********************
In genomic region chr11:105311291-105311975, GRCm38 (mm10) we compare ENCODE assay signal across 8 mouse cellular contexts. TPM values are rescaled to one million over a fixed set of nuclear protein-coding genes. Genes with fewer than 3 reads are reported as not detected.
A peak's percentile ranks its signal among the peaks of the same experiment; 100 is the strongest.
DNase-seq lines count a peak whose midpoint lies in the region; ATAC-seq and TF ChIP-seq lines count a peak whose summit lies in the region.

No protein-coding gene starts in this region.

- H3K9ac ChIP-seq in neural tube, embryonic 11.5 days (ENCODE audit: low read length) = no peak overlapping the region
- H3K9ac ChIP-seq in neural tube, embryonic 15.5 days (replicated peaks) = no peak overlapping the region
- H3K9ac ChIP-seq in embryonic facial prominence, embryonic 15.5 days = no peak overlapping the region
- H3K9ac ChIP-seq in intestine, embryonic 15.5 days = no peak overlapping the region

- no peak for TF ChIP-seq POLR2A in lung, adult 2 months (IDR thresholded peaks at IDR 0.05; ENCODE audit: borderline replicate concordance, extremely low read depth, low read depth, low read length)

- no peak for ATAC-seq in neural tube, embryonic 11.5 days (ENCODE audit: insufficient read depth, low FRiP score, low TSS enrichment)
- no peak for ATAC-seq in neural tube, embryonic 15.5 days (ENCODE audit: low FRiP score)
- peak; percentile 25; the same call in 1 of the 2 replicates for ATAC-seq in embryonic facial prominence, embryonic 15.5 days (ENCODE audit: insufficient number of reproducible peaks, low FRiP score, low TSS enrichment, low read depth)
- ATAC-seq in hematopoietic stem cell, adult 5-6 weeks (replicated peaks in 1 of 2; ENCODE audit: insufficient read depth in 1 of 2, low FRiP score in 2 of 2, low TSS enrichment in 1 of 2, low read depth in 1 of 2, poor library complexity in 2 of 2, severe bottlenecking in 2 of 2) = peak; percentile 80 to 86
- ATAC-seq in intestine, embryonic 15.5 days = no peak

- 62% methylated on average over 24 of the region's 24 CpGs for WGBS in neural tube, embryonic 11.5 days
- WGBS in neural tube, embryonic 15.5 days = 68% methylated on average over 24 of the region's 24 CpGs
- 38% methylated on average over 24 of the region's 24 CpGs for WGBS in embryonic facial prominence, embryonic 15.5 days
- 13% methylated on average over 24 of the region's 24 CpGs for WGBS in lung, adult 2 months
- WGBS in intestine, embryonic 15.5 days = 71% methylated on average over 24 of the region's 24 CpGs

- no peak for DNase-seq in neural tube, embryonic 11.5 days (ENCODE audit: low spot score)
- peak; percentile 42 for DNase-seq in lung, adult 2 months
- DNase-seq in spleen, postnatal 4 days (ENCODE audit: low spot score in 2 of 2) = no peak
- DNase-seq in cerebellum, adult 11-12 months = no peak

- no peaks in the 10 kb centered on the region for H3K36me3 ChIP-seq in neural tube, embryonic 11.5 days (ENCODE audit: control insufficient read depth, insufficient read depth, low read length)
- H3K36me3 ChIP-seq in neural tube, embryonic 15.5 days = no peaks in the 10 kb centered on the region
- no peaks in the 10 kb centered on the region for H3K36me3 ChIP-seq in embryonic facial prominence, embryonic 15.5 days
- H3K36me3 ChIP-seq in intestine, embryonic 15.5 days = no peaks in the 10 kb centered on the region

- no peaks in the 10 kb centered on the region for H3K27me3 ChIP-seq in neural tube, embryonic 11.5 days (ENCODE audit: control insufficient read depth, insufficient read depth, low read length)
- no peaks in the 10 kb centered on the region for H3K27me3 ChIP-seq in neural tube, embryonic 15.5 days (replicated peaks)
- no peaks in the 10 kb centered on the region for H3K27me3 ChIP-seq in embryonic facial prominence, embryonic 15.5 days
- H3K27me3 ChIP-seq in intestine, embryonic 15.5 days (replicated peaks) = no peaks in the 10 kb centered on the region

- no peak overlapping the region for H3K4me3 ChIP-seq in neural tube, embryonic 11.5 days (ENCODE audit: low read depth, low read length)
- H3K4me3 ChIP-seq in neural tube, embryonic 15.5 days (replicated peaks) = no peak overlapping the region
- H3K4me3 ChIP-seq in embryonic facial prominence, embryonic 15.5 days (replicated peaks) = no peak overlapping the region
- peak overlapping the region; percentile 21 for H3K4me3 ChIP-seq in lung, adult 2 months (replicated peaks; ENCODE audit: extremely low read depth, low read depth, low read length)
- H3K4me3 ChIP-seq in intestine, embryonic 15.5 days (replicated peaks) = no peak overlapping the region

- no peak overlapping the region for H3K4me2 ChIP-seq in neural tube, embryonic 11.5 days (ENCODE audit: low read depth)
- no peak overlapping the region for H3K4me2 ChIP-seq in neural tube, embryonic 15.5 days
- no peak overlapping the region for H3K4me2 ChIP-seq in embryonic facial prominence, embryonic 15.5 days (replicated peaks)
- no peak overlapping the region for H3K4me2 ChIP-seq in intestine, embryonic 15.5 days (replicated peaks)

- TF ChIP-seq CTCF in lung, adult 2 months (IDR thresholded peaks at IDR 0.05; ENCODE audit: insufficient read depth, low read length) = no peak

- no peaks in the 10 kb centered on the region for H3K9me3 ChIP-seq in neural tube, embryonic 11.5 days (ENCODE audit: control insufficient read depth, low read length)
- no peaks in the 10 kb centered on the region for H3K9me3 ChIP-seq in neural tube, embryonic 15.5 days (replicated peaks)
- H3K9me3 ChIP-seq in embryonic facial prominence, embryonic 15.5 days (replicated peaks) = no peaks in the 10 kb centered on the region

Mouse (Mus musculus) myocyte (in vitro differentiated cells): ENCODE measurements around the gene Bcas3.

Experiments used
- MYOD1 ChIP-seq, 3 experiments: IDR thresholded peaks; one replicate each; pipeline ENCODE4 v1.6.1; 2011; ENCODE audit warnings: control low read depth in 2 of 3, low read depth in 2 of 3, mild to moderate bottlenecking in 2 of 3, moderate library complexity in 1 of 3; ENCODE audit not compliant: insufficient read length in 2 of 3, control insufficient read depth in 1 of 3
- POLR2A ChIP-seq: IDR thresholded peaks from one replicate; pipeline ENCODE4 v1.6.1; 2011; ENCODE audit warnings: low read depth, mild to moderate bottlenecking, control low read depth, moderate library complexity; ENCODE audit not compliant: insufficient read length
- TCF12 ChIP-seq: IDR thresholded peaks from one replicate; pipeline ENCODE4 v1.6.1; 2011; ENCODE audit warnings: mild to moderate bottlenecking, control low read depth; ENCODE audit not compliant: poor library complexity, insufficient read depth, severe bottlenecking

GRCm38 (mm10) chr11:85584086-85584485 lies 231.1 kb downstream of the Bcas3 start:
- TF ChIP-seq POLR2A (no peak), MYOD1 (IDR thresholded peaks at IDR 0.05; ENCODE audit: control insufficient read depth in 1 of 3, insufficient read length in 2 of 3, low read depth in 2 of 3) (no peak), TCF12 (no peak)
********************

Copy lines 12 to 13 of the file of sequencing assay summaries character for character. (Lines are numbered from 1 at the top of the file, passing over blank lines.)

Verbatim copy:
- peak; percentile 25; the same call in 1 of the 2 replicates for ATAC-seq in embryonic facial prominence, embryonic 15.5 days (ENCODE audit: insufficient number of reproducible peaks, low FRiP score, low TSS enrichment, low read depth)
- ATAC-seq in hematopoietic stem cell, adult 5-6 weeks (replicated peaks in 1 of 2; ENCODE audit: insufficient read depth in 1 of 2, low FRiP score in 2 of 2, low TSS enrichment in 1 of 2, low read depth in 1 of 2, poor library complexity in 2 of 2, severe bottlenecking in 2 of 2) = peak; percentile 80 to 86